As the second and last part from the DFB International Cocaching Conference 2012 we would like to present the stage discussion about coaches vs. managers, their rights and responsibilities.
We believe we need to distinguish between the two jobs first as they have different meanings/roles and responsibilities in different countries. In Germany (and as an example you can see Hitzfeld - the coach on the right and Hoeness - the manager on the left), the coach is the one that trains the team, selects the starting 11 and is mainly responsible for the performance on the pitch. The coach reports to the manager, who then reports to the board of the club. The manager more or less is responsible for the financial side of the team, organizes all matters that are needed for the team and helps the coaches to realize transfers and building up the team itself.
Obviously the two have to work together and the stage discussion was about that relationship, especially during a non-successful time.
Michael Leopold, anchorman/moderator from Sky (Sky is the pay-TV channel that broadcast the Bundesliga in Germany) guided the discussion between two professional (1st league) coaches from the
Bundesliga and two managers from different 1st league clubs from Germany.
The first part of the session, the general relationship between the coach and manager was discussed. AS they have to work together and the manager (as the one responsible with regards to the board of the club) usually is in a stronger position in general. This was not a problem for most of the coaches during their career, especially when the team is successful. Basically, if the team wins, there is no problem and everyone is happy.
However, the working relationship gets tested when the team is not performing as wished. In addition more pressure can be put on the coach by the manager and furthermore by the media.
During this part, all coaches and managers talked about their experience in successful and non-successful relationships and clubs. To summarize the statements, it was seen that successful relationships, that carry on for multiple years and are able to sustain despite non-success periods are based on three things:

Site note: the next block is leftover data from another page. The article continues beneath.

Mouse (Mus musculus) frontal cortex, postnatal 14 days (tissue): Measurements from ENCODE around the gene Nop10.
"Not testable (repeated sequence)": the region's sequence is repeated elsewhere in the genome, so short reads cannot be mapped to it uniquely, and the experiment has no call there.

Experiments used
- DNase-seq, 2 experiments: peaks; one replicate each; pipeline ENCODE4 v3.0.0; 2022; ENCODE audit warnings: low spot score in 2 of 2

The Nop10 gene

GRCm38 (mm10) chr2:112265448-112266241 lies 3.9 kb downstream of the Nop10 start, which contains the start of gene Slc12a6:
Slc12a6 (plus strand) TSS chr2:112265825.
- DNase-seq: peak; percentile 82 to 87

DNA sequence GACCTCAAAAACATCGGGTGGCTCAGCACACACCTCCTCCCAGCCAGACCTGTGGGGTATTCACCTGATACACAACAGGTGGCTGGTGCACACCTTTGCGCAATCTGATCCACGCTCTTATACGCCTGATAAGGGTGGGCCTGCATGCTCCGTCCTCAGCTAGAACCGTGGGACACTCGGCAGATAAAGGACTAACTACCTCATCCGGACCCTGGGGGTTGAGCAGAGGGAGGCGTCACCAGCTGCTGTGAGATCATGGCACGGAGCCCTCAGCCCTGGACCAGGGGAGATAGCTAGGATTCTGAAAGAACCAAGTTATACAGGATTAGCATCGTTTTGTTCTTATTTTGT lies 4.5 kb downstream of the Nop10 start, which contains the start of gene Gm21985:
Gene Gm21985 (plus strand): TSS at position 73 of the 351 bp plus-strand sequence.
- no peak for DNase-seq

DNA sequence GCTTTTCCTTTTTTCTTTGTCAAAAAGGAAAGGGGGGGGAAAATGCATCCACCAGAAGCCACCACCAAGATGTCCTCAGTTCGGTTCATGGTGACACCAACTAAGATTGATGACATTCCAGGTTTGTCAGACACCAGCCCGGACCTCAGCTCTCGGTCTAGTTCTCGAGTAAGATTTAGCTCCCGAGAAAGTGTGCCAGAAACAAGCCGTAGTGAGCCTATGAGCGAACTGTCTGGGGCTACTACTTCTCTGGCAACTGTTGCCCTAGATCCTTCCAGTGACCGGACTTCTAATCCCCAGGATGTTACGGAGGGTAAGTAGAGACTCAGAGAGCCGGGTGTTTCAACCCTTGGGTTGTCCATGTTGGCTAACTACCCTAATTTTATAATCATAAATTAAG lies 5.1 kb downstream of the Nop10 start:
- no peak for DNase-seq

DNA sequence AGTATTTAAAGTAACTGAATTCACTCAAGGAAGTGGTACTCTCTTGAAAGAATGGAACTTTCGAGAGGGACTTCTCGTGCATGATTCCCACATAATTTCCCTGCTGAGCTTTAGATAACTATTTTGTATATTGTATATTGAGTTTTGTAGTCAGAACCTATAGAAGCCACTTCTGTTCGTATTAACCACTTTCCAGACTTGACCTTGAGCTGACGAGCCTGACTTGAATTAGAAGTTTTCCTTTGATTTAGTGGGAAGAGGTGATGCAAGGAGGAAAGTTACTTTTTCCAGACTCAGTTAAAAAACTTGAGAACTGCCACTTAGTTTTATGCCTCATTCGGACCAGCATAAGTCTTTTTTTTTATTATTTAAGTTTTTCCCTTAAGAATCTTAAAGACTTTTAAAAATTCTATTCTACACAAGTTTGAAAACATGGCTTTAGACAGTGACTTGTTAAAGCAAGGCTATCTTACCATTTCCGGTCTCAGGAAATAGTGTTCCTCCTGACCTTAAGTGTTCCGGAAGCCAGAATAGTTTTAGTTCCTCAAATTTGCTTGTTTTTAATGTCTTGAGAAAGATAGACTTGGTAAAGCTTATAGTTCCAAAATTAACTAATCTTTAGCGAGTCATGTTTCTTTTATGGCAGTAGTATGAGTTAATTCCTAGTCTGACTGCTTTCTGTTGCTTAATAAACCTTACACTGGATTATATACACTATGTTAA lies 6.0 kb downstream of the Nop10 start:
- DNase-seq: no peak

Firstly, the responsibilities within the club and more importantly, the responsibilities with regards to the media need to be clarified. It was seen that the coach (and only the coach) should comment about the performance of the team publically. In return, the coach should not comment on financial and/or political topics in front of the media.
Secondly, both (the coach and the manager) need to adhere to the rules that they set with/to each other. Especially during a losing streak, the team (including the coach and the manager as part of that team) needs to present itself and act as a unit and “it just does not help if someone talks to the media about something that does not work”.
Obviously, both, the manager and the coach need to do their jobs, and in general issues should be handled internally. However if coaches and/or managers “need” to make statements in front of the media, then the statements should be topic related and not personal without judging. As a result, both (the coach and the manager) are treated with respect and trust and both have a chance to keep on working together. My turn to these statements is: You can talk honestly and meaningful internally, but with one opinion externally.
The last part, and the shortest part was, if one person holds two position which is already current in the Bundesliga. However, all speakers had the same opinion that this situation is not effective and more or less non-sense. The reason was, one of the two will always have to leave, depending on the issue in the club the coach (as the short term solution) or the manager (as the long(er) term solution) need to go. However, both can hardly leave the club at the same time and therefore puts too much pressure on the club itself.